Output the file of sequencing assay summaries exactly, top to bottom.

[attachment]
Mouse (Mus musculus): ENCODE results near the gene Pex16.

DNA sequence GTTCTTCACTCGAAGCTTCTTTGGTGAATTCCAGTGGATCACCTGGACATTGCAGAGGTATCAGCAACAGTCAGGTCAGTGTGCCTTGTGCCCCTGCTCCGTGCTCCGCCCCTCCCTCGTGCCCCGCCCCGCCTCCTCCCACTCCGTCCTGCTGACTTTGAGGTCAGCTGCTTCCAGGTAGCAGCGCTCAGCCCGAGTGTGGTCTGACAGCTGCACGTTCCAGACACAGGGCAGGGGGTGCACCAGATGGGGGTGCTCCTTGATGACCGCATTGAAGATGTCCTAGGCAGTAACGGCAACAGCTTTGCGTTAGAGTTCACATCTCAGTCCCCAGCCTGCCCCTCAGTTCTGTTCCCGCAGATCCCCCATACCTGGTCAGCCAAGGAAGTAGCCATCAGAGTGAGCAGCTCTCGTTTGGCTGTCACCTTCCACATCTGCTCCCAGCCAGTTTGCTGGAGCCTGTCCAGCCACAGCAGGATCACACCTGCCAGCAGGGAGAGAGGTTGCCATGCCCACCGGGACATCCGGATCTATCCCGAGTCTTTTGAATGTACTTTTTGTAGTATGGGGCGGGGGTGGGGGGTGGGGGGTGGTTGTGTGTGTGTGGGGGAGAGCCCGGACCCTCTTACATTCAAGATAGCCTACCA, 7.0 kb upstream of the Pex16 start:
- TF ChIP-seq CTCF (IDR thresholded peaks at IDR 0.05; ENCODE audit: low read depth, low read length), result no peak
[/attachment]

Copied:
Mouse (Mus musculus): ENCODE results near the gene Pex16.

DNA sequence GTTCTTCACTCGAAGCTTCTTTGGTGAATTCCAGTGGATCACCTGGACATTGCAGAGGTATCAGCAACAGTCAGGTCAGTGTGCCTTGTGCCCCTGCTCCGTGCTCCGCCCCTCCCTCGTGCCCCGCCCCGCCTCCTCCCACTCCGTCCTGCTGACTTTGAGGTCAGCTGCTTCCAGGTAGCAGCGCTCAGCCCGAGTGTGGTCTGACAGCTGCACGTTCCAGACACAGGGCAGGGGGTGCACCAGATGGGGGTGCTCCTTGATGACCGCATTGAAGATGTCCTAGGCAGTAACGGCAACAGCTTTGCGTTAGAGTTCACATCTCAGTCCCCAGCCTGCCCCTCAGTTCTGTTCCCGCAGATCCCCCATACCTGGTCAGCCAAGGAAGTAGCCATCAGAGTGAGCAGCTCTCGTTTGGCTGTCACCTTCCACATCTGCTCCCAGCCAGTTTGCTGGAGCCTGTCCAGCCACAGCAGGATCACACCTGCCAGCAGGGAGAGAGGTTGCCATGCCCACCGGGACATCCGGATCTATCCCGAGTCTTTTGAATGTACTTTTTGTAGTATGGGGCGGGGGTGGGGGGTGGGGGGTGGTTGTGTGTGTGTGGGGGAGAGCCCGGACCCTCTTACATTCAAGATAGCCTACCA, 7.0 kb upstream of the Pex16 start:
- TF ChIP-seq CTCF (IDR thresholded peaks at IDR 0.05; ENCODE audit: low read depth, low read length), result no peak